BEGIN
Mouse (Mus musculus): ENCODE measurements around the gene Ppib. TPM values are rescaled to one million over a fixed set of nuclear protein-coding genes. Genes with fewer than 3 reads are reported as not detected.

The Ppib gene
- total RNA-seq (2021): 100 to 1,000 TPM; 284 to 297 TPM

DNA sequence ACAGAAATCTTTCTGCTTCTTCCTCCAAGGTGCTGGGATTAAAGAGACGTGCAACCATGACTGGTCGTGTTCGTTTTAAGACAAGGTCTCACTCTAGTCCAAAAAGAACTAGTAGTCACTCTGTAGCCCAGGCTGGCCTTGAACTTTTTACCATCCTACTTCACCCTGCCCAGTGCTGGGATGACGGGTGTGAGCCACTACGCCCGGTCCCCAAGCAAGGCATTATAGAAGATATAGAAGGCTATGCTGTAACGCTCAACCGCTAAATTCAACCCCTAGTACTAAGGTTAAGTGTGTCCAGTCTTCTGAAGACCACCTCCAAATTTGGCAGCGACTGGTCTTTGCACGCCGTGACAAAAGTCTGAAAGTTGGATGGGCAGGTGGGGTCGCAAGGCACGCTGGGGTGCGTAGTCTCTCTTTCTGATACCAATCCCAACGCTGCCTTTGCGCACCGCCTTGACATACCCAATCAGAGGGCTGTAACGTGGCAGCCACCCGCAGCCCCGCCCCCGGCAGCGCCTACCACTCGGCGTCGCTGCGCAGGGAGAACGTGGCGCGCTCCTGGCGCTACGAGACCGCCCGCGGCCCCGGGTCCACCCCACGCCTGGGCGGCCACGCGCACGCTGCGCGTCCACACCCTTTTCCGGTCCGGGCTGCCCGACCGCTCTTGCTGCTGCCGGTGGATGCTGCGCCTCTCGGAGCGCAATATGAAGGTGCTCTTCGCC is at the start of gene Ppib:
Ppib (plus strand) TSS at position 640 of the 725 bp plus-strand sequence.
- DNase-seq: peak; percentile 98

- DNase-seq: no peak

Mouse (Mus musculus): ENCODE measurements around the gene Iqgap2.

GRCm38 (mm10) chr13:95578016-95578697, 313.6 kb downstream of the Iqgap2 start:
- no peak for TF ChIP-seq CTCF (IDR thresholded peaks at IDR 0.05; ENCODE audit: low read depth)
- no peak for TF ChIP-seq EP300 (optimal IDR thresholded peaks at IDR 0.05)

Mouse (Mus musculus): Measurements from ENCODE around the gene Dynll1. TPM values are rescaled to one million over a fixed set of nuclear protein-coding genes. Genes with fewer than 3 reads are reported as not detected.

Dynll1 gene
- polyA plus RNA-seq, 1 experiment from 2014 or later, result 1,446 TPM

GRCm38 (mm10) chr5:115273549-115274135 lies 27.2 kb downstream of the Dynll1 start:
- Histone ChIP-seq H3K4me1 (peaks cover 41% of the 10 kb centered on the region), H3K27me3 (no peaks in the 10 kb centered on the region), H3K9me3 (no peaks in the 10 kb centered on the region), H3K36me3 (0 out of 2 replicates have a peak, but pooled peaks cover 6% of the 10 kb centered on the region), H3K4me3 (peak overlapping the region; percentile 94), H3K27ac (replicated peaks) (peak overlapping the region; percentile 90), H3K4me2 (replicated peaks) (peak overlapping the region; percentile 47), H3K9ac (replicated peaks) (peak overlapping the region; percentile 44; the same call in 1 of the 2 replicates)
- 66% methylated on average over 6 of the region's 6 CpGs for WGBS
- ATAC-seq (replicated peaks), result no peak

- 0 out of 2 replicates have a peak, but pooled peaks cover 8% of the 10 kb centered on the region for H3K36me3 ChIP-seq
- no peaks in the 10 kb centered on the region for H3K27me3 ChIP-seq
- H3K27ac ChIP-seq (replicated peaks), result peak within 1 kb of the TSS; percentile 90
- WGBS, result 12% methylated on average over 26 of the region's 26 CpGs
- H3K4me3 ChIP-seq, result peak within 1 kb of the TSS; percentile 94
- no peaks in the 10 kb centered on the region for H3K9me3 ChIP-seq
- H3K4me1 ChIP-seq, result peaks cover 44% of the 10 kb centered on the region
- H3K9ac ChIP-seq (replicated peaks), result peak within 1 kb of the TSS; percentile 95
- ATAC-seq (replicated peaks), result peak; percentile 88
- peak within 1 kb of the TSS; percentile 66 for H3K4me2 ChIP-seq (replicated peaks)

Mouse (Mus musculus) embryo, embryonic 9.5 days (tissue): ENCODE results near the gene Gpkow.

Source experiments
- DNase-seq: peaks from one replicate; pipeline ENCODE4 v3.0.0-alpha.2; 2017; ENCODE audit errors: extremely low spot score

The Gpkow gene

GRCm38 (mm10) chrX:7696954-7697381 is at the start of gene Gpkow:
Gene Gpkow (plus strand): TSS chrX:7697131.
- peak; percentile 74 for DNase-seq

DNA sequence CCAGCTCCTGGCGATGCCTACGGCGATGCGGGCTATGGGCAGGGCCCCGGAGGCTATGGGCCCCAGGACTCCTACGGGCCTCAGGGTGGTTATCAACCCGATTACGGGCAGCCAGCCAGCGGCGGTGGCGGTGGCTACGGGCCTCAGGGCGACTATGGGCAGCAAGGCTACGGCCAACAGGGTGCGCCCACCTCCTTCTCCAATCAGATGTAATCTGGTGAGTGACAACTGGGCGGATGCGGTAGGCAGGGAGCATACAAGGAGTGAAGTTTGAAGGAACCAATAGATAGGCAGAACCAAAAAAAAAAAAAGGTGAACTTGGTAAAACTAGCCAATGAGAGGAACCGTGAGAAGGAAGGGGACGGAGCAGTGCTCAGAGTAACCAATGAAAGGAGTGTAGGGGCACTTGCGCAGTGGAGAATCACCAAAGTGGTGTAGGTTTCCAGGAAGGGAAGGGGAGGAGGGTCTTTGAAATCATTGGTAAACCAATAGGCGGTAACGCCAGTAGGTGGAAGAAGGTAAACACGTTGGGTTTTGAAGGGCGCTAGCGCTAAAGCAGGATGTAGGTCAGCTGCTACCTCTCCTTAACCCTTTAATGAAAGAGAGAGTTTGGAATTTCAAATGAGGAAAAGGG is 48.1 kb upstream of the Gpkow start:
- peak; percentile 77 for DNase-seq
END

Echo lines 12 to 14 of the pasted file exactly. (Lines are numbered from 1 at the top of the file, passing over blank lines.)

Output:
Mouse (Mus musculus): Measurements from ENCODE around the gene Dynll1. TPM values are rescaled to one million over a fixed set of nuclear protein-coding genes. Genes with fewer than 3 reads are reported as not detected.

Dynll1 gene
- polyA plus RNA-seq, 1 experiment from 2014 or later, result 1,446 TPM